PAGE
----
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Bob’s article, “BSR [Bite-Sized Reply] 4: Who Created God?” (3-25-20) is yet another display of Our Hero being out to sea without a life raft. Let’s take a closer look at it, shall we?

Challenge to the Christian: Who created God?

Christian response #1: This question is nonsensical. God is uncreated by definition.

Give God whatever properties you want—zero calories, organic, lemon scented, made of soap bubbles, whatever. You still must justify those claims. Some Bible verses suggest that God is eternal, but that’s not evidence. You can start by showing that God exists.

Folks who study the issue at all know that there are many philosophically serious theistic proofs. I have collected a great deal of them in these papers:

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We’ve seen this trick before, . . . where the apologist tries to disqualify an argument to avoid having to address it. “Who created God?” is a reasonable question that follows naturally from the apologist saying, “Everything must have a creator, and in the case of the universe, God is that creator.” Or if the argument is, “Everything but God has a creator,” then justify that.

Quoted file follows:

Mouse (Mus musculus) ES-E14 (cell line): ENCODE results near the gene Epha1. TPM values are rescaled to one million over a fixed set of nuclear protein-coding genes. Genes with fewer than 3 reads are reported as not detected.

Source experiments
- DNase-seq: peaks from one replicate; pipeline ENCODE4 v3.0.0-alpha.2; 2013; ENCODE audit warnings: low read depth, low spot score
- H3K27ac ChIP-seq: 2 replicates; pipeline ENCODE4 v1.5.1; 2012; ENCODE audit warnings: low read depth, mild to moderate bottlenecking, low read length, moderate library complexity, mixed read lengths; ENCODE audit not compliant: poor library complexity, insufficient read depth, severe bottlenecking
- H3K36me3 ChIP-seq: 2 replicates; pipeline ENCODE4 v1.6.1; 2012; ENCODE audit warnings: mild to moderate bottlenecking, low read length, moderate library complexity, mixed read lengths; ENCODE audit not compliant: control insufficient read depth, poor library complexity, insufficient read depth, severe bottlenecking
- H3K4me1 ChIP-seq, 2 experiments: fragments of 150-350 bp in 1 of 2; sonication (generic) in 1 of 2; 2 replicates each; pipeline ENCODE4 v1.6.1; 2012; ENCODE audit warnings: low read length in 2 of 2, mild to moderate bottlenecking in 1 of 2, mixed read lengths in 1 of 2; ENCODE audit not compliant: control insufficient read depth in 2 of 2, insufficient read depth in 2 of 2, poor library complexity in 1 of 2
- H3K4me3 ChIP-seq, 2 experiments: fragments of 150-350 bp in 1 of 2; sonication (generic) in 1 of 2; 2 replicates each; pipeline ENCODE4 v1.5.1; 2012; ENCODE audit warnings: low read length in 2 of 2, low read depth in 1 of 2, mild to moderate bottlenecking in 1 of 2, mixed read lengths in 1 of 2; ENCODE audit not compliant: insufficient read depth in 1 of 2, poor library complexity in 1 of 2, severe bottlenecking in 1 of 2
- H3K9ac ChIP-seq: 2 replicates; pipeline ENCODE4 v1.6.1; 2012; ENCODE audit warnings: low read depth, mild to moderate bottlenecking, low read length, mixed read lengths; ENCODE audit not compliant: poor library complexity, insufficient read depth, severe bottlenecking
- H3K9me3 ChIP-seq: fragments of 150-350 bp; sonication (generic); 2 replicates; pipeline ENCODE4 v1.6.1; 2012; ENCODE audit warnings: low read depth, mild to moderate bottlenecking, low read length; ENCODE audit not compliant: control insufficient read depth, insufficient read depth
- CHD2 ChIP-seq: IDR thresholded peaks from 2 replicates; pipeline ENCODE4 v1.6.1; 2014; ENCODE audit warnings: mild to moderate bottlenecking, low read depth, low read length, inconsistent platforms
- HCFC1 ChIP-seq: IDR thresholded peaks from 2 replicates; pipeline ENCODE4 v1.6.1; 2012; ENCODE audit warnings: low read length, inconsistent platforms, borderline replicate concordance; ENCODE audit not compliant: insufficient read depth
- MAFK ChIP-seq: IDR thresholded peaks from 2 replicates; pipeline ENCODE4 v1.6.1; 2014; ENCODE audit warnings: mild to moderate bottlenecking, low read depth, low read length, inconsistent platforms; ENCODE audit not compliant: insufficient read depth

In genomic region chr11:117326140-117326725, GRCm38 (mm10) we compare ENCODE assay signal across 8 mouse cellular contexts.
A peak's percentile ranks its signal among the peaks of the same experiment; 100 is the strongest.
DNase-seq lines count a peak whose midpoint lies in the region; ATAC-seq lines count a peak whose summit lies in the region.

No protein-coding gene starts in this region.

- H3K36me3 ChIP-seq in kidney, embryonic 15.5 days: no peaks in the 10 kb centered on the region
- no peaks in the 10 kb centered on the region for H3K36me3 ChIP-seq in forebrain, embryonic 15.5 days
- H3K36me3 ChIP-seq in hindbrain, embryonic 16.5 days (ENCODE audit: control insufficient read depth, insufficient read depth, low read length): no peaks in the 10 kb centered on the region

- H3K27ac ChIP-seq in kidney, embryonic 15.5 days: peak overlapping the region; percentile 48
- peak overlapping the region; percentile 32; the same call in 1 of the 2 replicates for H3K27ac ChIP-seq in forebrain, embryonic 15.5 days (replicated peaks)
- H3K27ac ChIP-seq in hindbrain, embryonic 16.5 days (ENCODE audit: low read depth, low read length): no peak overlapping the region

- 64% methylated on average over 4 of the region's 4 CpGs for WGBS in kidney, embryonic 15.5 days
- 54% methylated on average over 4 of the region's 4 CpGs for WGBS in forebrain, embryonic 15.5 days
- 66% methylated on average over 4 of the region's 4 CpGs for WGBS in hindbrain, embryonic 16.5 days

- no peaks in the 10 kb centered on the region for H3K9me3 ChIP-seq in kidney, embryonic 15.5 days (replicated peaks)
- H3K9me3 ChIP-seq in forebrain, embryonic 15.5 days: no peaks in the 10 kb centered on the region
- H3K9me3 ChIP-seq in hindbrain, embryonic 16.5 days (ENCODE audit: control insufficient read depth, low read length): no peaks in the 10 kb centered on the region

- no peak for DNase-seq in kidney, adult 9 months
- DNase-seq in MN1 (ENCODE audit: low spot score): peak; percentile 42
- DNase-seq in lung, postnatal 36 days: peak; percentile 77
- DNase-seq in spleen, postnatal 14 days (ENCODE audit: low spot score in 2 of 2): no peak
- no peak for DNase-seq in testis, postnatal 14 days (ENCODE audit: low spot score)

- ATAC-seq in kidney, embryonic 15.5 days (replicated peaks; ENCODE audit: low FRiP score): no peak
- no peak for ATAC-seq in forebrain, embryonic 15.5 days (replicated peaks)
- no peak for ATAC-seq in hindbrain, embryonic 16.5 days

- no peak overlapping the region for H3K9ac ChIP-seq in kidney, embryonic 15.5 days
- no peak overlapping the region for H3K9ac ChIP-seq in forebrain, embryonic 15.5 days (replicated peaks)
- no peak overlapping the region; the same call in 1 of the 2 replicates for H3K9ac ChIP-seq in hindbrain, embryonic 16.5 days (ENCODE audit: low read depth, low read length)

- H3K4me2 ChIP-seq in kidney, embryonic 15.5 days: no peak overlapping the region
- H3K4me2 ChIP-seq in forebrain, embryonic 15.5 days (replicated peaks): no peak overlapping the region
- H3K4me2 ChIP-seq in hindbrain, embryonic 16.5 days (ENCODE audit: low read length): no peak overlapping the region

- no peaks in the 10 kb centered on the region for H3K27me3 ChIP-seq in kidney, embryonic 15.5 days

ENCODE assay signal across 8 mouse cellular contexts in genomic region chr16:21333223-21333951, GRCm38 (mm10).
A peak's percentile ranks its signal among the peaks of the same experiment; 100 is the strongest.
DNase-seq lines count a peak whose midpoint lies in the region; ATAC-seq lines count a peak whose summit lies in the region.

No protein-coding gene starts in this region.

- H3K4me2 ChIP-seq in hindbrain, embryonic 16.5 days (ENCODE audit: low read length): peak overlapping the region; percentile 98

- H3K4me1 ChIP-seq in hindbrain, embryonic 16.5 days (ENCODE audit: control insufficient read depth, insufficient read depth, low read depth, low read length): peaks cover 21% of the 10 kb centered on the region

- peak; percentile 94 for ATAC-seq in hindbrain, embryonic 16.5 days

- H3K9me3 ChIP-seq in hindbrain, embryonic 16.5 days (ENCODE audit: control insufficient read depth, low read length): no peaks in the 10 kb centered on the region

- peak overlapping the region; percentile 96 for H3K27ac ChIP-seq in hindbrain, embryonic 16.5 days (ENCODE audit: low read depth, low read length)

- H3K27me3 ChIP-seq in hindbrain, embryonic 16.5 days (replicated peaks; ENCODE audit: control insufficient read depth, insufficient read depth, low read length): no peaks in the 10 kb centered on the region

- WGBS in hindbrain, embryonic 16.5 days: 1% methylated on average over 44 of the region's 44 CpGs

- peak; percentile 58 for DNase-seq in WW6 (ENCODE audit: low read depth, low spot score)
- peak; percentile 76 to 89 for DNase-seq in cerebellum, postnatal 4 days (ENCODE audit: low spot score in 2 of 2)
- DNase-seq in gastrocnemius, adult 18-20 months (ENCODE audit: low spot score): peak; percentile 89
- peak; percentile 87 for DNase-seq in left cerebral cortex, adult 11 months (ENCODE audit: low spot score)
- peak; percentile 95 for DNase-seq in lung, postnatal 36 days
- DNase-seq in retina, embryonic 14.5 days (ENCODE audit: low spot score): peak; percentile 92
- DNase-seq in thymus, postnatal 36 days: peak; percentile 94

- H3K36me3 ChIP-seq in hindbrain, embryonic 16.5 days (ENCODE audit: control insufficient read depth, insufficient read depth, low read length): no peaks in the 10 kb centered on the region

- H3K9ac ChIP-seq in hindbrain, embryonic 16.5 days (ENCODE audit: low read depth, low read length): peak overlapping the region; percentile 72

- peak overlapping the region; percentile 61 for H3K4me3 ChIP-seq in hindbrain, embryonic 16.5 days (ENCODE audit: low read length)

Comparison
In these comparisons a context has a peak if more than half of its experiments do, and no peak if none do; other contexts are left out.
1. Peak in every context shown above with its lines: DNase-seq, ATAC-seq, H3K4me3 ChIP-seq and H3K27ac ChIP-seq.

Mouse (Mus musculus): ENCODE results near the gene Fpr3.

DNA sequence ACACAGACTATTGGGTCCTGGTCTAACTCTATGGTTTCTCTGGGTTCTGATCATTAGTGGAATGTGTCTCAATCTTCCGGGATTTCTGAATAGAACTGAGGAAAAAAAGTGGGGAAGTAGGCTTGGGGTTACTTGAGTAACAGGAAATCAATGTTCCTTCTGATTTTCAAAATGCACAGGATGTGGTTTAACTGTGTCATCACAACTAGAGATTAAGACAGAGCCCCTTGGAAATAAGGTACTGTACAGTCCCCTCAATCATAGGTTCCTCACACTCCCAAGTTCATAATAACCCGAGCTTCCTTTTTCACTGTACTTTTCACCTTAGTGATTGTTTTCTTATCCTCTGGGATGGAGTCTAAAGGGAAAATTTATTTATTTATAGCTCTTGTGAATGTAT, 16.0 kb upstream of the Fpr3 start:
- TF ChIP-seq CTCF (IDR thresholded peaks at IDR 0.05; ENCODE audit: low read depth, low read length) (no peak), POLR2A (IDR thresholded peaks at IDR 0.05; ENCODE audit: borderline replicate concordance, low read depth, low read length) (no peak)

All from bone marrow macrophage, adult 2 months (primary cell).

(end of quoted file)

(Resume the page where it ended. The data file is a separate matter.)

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We’re happy to justify our beliefs through reason and have been doing so for nearly 2000 years. The main point I’d like to make in this treatment of mine is to emphasize that everyone is pretty much in the same “epistemological boat”. Whether atheist or Christian or whatever, every person has to explain how the universe got here; and it seems (intuitively, at least) that something was eternal: either matter or some sort of immaterial — and eternal — spirit that we call “God” (with different definitions in different religions or philosophical systems: but generally a Spirit that created matter and what we see).